Electromagnetically induced transparency (EIT) keeps to be an important topic of quantum optics in the past twenty years due to its wide applications in such as photon controlling, information storage and nonlinear optics. It was found that the nonlinearity in atoms can be enhanced via EIT or sub-wavelength absorption modulation (SWAM) induced by standing-wave coupling. With which method, we also found that there exists certain photonic band gaps and controllable fast (slow) light velocity in this absorption modulation atoms at the Bragg condition, and the moving photonic atoms controlled by the frequencies of coupling lights can be used as an optical diode. Furthermore, the quantum properties of generating quantum correlation beams in this EIT and SWAM-based atomic system were investigated.
Our Recent Researches:
Experimental investigation of high-frequency-difference twin beams in hot cesium atoms
Miaojun Guo, Haitao Zhou, Dan Wang, Jiangrui Gao, Junxiang Zhang, and Shiyao Zhu
Phys. Rev. A 89, 033814 (2014)
We experimentally investigate the quantum-correlated twin beams generated through stimulated nondegenerate four-wave mixing in the double-lambda atomic system. A 2.5-dB noise reduction of intensity difference with 18.4-GHz frequency difference at the cesium D1 line is observed in a Cs vapor cell. The quantitative theoretical analysis reveals the experimental difﬁculty in getting high quantum correlation in Cs atoms because of the large hyperﬁne splitting of the ground states. However, it is favorable for obtaining quantum correlation in a wide range of pump detunings and relative long lengths of vapor cells. This quantum correlation provides a potential resource for possible coherent interfaces between atomic and solid-state systems due to its wavelength at the Cs D1 line which lies well within the wavelength regime of the exciton emission from InAs quantum dots.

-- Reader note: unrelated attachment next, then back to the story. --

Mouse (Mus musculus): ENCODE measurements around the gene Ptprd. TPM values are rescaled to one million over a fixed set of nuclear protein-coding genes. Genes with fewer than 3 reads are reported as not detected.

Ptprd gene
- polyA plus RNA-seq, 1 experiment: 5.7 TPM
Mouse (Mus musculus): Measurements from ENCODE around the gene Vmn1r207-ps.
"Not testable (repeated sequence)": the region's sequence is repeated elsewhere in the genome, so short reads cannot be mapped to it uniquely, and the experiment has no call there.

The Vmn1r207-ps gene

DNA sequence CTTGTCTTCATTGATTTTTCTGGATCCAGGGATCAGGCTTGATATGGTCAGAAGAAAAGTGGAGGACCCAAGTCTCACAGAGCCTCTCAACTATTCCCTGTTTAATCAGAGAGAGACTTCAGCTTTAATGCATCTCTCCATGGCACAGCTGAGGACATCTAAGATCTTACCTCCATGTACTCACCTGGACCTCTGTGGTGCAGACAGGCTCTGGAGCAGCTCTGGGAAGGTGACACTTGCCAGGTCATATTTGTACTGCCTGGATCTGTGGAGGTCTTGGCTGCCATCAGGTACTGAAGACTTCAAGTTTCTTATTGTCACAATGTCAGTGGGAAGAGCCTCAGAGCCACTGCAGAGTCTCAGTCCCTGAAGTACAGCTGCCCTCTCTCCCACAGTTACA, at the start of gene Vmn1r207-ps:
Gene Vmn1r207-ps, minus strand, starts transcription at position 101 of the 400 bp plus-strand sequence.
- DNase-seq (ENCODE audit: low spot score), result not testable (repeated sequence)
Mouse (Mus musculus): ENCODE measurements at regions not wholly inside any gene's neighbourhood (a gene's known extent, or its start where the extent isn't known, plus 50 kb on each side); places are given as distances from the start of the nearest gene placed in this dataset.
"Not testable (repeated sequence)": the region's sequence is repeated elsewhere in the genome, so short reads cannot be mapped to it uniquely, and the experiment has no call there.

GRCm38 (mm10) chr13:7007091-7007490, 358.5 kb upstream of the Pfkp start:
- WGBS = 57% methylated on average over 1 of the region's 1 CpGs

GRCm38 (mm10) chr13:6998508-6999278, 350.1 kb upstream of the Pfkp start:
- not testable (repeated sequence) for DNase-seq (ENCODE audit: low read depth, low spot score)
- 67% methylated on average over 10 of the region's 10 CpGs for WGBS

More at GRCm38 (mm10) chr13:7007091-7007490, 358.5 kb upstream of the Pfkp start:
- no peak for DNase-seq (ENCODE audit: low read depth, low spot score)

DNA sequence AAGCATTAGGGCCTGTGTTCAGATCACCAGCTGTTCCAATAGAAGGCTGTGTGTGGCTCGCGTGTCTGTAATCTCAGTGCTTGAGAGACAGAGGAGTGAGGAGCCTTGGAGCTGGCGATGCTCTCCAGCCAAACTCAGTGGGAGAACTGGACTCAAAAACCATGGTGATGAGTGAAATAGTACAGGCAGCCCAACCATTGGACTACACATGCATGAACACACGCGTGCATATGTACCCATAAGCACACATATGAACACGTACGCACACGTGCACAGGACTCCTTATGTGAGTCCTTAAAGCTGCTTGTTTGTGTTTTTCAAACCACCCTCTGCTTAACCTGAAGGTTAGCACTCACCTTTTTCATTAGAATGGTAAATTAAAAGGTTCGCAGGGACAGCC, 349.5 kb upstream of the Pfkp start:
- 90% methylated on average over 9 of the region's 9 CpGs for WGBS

Optical Diode Made from a Moving Photonic Crystal
Da-Wei Wang, Hai-Tao Zhou, Miao-Jun Guo, Jun-Xiang Zhang, Jörg Evers, and Shi-Yao Zhu
Phys. Rev. Lett. 110, 093901 (2013)
Optical diodes controlling the ﬂow of light are of principal signiﬁcance for optical information processing. They transmit light from an input to an output, but not in the reverse direction. This breaking of time reversal symmetry is conventionally achieved via Faraday or nonlinear effects. For applications in a quantum network, features such as the abilities of all-optical control, on-chip integration, and single-photon operation are important. Here we propose an all-optical optical diode which requires neither magnetic ﬁelds nor strong input ﬁelds. It is based on a ‘‘moving’’ photonic crystal generated in a three-level electromagnetically induced transparency medium in which the refractive index of a weak probe is modulated by the moving periodic intensity of a strong standing coupling ﬁeld with two detuned counterpropagating components. Because of the Doppler effect, the frequency range of the crystal’s band gap for the probe copropagating with the moving crystal is shifted from that for the counter-propagating probe. This mechanism is experimentally demonstrated in a room temperature Cs vapor cell.
Quadripartite entanglement from a double three-level λ-type-atom model
Dan Wang, Li-Yun Hu, Xiu-Mei Pang, Jun-Xiang Zhang, and Shi-Yao Zhu
Phys. Rev. A 88, 042314 (2013)
We present a theoretical scheme for the generation of four quantized modes in a three-level double- atomic system driven by two counterpropagating far-detuned pump beams and ﬁnd the entanglement between the four modes. By using the second-order perturbation method and the phase-matching condition for the four-wave mixing processes, the effective Hamiltonian is derived, which clearly illustrates the generation of four light beams and their entanglement. The dependence of the four-mode entanglement on interaction time, pump detuning, strength of interaction force, and the ratio of Rabi frequency of two pump beams is analyzed with inseparability. The result presented here provides a method for the experimental generation of multipartite entanglement in an atomic system.
We thank professor Zhu Shiyao of Beijing Computational Science Research Centre, vice professor Gu Yin of Peking University and proffessor Yang Xihua of Shanghai University for the helpful academic discussion and a long-term cooperation.